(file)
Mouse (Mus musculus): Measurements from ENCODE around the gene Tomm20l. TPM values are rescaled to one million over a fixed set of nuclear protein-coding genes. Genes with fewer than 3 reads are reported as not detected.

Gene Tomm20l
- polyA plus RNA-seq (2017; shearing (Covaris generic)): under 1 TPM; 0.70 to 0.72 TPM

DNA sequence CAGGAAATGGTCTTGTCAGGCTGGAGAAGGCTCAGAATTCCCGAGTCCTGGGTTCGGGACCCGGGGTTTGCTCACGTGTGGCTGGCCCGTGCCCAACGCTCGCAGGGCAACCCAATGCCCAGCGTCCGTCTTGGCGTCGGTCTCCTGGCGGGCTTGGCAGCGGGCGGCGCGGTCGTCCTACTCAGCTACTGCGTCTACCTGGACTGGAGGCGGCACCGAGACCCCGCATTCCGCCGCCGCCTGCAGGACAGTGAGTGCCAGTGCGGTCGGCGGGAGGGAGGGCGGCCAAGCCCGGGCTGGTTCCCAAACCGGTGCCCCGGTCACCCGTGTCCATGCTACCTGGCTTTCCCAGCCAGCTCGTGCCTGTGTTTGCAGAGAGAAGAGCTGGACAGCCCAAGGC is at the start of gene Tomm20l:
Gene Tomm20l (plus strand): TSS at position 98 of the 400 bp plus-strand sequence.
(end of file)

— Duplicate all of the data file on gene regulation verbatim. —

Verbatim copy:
Mouse (Mus musculus): Measurements from ENCODE around the gene Tomm20l. TPM values are rescaled to one million over a fixed set of nuclear protein-coding genes. Genes with fewer than 3 reads are reported as not detected.

Gene Tomm20l
- polyA plus RNA-seq (2017; shearing (Covaris generic)): under 1 TPM; 0.70 to 0.72 TPM

DNA sequence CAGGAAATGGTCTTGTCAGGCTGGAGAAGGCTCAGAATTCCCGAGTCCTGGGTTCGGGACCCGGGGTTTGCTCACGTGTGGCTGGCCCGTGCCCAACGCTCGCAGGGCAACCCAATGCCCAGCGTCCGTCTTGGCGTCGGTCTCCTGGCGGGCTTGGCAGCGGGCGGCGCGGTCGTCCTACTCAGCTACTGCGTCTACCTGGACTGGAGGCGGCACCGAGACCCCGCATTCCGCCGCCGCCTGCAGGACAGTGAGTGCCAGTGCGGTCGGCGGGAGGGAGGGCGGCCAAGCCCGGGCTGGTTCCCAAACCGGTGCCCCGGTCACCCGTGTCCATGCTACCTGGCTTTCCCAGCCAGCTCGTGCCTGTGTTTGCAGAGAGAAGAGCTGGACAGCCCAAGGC is at the start of gene Tomm20l:
Gene Tomm20l (plus strand): TSS at position 98 of the 400 bp plus-strand sequence.